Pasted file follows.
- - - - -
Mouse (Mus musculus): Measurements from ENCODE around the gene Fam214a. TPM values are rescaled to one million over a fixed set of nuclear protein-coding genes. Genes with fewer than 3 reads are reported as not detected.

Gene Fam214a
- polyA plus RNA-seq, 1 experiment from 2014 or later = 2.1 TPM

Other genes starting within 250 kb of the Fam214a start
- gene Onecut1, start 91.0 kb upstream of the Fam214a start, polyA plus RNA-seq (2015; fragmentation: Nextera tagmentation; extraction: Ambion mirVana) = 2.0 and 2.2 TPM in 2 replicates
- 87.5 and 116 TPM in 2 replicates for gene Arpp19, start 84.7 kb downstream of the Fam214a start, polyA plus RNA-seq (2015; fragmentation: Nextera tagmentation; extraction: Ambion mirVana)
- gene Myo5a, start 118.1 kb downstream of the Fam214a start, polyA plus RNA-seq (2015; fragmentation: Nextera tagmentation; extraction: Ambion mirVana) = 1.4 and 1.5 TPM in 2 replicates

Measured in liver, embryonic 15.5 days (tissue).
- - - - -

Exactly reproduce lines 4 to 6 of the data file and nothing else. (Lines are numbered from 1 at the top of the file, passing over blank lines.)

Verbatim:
Other genes starting within 250 kb of the Fam214a start
- gene Onecut1, start 91.0 kb upstream of the Fam214a start, polyA plus RNA-seq (2015; fragmentation: Nextera tagmentation; extraction: Ambion mirVana) = 2.0 and 2.2 TPM in 2 replicates
- 87.5 and 116 TPM in 2 replicates for gene Arpp19, start 84.7 kb downstream of the Fam214a start, polyA plus RNA-seq (2015; fragmentation: Nextera tagmentation; extraction: Ambion mirVana)